Zoox CEO explains what makes the company’s self-driving cars better: Four-wheel steering, big batteries, AI

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Aicha Evans, CEO of Foster City, California-based Zoox, spoke during a keynote about the challenges facing self-driving cars and the promise they might hold if those challenges are overcome. And for the first time, she detailed a few of the hardware and software stacks underlying the company’s custom-designed vehicle platform — stacks which in part convinced investors to pledge more than $800 million in capital toward Zoox’s research and development.

Evans believes that three core competencies are required to build the driverless car of the future: artificial intelligence, fully autonomous driving, and a battery-powered electric frame designed for AI. “The new era of mobility requires a radically different approach, not an incremental approach — one that was optimized for human drivers,” said Evans.

She didn’t reveal Zoox’s production vehicle design, but reiterated that it uses a combination of RGB cameras and lidar (sensors that measure the distance to target objects by illuminating them with laser light and measuring the reflected pulses). Each vision sensor can see 270 degrees, and if one fails, the car retains a 360-degree view of the environment.

It isn’t your average self-driving electric, zero-emissions driverless car. Zoox’s model has four-wheel steering, which Evans claims allows it to follow trajectories with “much higher” accuracy than cars with two-wheel steering. It’s also got a dual power train and dual batteries, and the capacity of both batteries together is substantially larger than that of any single car battery today, Evans claims.

The idea is to reduce congestion through fleet management, and to minimize trips back to base stations for charging overnight. Zoox’s shuttle-like car — which is fully driverless — is designed to operate in a shared fleet in order to maximize efficiency and cut down on ride trip times.

It’s not unlike the self-driving ride-sharing network Tesla CEO Elon Musk described earlier this year during Tesla’s inaugural Autonomy Day.

“[When] you’re not using it, someone else is. This is a much better use of resources,” said Evans. “We believe this technology can solve the challenges facing cities around the world. With it, we can imagine a world where you can choose to live without owning or operating a car.”

Like other self-driving vehicles, Zoox’s use machine learning algorithms to contend with fraught environments they’ve never seen before, like a construction zone. They take in visual data and chart new courses around obstructions and obstacles, all without the need for human intervention.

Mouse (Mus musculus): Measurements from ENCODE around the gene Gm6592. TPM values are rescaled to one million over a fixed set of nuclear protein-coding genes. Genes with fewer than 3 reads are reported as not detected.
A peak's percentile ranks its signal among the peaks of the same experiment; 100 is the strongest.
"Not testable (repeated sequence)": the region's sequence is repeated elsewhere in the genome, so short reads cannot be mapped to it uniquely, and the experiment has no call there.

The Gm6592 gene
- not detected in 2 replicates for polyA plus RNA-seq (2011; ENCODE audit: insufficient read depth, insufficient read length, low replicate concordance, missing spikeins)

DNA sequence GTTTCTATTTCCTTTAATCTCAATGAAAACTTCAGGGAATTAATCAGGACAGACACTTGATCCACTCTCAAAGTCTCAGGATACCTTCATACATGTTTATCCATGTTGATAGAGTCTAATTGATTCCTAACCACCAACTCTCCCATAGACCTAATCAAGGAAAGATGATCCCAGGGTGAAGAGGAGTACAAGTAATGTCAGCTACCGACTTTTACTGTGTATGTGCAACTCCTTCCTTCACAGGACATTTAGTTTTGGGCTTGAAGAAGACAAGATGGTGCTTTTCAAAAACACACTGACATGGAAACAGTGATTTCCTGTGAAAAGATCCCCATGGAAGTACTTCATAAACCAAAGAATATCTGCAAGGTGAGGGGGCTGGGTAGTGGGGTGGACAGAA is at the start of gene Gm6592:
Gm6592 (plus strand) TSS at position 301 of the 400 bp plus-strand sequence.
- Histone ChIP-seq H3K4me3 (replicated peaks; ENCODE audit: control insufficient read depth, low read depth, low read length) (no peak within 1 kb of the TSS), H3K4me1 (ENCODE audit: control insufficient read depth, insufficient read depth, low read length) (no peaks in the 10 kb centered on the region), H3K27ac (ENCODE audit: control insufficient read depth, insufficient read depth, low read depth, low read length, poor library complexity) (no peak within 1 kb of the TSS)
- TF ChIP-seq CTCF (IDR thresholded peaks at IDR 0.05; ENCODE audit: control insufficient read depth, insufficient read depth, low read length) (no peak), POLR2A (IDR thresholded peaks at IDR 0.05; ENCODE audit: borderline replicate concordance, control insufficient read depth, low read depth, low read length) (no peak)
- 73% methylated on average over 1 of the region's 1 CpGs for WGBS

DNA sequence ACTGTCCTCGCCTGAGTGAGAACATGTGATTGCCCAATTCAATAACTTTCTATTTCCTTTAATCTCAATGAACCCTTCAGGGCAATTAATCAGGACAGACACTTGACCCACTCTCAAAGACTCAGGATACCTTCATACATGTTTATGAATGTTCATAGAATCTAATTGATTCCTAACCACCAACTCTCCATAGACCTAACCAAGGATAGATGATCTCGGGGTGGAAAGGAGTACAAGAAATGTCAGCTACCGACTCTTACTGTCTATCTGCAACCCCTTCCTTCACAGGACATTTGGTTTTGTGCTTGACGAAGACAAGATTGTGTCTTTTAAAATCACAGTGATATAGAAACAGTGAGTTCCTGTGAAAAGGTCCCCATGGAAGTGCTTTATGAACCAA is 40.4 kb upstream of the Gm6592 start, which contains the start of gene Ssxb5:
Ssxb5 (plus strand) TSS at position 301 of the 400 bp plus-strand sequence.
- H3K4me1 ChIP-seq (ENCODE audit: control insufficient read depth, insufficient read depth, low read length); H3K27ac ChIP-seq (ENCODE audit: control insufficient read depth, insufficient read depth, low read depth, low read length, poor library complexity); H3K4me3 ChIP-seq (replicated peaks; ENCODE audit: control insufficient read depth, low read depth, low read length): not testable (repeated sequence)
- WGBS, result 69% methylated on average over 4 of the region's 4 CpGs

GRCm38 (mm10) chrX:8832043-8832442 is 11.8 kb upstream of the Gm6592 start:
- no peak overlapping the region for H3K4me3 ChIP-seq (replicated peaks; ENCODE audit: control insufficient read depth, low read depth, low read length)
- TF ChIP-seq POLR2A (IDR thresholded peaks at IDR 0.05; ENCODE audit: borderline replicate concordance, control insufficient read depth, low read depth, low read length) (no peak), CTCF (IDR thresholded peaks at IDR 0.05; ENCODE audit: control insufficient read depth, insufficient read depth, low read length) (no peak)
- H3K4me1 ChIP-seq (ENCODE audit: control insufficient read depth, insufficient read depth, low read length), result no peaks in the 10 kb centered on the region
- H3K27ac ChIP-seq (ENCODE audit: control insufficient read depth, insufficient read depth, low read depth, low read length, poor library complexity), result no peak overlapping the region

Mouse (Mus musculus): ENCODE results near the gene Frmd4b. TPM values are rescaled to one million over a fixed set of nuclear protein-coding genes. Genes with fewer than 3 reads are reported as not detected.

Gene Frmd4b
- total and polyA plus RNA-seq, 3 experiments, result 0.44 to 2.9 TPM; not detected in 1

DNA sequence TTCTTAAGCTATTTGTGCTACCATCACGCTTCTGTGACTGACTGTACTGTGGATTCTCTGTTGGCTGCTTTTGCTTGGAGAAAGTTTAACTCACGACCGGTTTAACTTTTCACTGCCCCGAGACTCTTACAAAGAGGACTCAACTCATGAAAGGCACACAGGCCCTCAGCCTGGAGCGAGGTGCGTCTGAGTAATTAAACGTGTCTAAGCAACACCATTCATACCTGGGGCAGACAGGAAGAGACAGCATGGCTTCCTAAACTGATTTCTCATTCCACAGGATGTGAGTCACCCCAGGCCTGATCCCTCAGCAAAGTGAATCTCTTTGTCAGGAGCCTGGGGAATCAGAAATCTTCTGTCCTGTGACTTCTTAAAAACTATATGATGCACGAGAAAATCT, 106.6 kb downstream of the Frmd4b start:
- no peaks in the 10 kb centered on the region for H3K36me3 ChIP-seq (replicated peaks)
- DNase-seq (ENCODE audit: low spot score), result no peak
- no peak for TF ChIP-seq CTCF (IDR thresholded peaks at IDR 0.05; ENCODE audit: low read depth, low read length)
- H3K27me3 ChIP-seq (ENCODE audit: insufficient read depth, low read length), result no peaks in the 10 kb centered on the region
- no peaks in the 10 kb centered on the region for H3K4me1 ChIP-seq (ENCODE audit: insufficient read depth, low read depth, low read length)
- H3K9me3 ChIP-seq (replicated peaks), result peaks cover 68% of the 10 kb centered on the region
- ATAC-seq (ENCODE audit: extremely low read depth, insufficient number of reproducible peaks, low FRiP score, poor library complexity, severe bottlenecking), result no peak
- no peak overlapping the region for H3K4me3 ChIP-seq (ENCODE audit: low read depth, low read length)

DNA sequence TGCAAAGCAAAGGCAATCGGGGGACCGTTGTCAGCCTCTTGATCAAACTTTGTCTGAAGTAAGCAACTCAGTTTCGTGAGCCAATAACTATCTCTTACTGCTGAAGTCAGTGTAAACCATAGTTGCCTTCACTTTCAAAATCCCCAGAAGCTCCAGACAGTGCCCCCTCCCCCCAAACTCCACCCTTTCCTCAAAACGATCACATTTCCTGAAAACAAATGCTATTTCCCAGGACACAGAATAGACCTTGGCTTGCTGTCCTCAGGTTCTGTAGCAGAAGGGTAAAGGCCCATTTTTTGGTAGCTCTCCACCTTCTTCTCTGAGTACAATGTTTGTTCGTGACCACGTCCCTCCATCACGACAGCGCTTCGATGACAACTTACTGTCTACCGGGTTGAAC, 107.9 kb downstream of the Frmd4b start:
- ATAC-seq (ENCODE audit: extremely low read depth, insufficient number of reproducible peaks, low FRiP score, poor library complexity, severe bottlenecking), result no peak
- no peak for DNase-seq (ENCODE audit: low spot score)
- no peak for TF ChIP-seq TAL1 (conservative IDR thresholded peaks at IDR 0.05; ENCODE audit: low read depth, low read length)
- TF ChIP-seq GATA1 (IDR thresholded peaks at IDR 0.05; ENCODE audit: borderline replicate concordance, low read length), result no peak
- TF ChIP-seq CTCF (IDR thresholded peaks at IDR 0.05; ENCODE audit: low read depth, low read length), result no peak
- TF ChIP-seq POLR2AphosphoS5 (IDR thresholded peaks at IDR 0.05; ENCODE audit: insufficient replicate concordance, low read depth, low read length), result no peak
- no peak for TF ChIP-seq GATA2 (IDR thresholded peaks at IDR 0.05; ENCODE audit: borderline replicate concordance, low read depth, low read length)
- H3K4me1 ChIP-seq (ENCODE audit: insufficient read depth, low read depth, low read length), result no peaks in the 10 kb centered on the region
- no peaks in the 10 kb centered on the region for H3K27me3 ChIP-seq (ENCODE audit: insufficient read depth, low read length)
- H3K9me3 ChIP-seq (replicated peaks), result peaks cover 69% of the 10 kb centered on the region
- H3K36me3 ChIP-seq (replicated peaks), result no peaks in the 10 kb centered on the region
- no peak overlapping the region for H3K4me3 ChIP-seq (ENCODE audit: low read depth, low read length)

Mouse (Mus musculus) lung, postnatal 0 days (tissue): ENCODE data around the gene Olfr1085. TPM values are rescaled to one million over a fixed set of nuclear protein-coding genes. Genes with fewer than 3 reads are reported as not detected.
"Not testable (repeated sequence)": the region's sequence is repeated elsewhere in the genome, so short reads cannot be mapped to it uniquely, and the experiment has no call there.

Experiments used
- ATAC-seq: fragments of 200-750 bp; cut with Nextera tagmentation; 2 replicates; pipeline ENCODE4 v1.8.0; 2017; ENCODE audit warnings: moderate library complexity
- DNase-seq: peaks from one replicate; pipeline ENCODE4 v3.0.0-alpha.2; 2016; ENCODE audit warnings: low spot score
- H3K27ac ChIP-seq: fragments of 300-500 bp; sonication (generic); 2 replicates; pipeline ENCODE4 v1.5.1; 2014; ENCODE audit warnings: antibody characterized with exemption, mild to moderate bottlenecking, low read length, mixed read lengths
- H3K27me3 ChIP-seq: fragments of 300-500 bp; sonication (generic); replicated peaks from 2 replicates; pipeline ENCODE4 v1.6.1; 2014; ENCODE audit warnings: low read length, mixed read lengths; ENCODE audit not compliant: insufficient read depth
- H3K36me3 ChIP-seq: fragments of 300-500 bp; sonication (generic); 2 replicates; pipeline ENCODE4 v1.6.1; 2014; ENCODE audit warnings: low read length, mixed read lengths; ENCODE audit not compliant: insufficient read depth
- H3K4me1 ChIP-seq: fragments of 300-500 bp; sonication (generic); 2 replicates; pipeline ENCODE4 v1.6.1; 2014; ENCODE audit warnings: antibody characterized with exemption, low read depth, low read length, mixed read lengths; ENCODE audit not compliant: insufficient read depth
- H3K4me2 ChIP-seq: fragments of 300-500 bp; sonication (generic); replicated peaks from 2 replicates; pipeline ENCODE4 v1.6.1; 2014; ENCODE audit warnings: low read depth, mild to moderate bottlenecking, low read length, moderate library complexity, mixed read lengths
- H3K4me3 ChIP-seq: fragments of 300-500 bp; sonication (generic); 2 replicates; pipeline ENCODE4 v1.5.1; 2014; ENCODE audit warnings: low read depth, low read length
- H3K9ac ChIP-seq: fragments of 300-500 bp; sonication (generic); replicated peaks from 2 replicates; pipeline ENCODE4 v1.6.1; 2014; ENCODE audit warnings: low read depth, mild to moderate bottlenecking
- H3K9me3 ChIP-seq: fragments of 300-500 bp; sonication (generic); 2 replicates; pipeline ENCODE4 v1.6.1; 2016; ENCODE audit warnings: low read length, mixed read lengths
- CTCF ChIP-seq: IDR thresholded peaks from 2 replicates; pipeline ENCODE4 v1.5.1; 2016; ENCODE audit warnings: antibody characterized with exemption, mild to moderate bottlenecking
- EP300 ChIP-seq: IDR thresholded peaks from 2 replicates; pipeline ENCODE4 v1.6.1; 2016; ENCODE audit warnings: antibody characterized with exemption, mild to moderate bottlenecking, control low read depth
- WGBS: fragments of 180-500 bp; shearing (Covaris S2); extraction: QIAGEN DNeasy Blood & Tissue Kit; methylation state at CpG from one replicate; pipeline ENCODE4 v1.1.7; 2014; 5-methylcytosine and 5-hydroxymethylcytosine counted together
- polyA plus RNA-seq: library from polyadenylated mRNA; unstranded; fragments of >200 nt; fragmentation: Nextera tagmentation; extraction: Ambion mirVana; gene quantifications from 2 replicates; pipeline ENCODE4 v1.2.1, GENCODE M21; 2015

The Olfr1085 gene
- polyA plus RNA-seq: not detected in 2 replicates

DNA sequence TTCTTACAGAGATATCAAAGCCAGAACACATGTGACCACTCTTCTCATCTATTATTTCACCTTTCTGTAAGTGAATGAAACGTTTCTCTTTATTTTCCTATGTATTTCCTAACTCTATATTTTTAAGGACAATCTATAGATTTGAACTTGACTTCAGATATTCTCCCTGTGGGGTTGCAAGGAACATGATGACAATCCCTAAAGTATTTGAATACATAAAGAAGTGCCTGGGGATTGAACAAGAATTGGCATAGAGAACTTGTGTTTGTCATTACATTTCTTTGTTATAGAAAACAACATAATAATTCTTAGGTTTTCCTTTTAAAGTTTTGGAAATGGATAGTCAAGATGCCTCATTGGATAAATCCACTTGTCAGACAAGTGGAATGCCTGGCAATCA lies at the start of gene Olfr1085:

Zoox is testing the bulk of its vehicles in San Francisco (and a few in Las Vegas), much like Cruise, its GM-owned rival. That’s a conscious choice: As Evans pointed out, San Francisco’s roads pose a challenge even for human drivers. “Our goal is to be safer than humans in developing this,” she said. “The multitude of challenges teach our way our basically how to be better and safer.”

Perhaps unsurprisingly, Zoox is using data collected from the real world to inform simulations that continuously improve its systems’ performance. Its cars drive by city blocks to create topologies, and its engineers use these topologies to create three-dimensional representations that AI agents traverse through endlessly and self-improve. .

Ultimately, when Zoox’s fleet deploys commercially, Evans believes it’ll save riders valuable time — and perhaps more importantly, give them control over their time. She pointed out that an estimated 400 billion annual hours are spent driving cars, and that drivers in San Francisco alone devote a collective 400,000 hours every day to commuting.

“In a more comfortable setting, we will be more productive, connect with friends enjoy music, and yes, some of us may work,” said Evans.

That’s not the only paradigm Zoox’s self-driving cars could change, Evans asserts. They might reduce the need for parking spaces and structures, minimize city congestion (a third of which is caused by drivers searching for parking), and reduce roughly a fourth of air pollution. On that last point, in fact, Evans said that entirely electric self-driving ride-sharing fleets could lead to a reduction in CO2 metric tons 85,000 metric tons of CO2.

They could reduce accidents, moreover. About 94% of car crashes are caused by human error. In 2016, the top three causes of traffic fatalities were distracted driving, drunk driving, and speeding, and the National Safety Council pegs Americans’ odds of dying in a car crash at one in 114.

“We believe in design from the ground up for autonomy, as opposed to [retrofitted] cars designed for human drivers is the right strategy to enable this new era,” said Evans. “But we think it’s a worthy one.”

Source: VentureBeat

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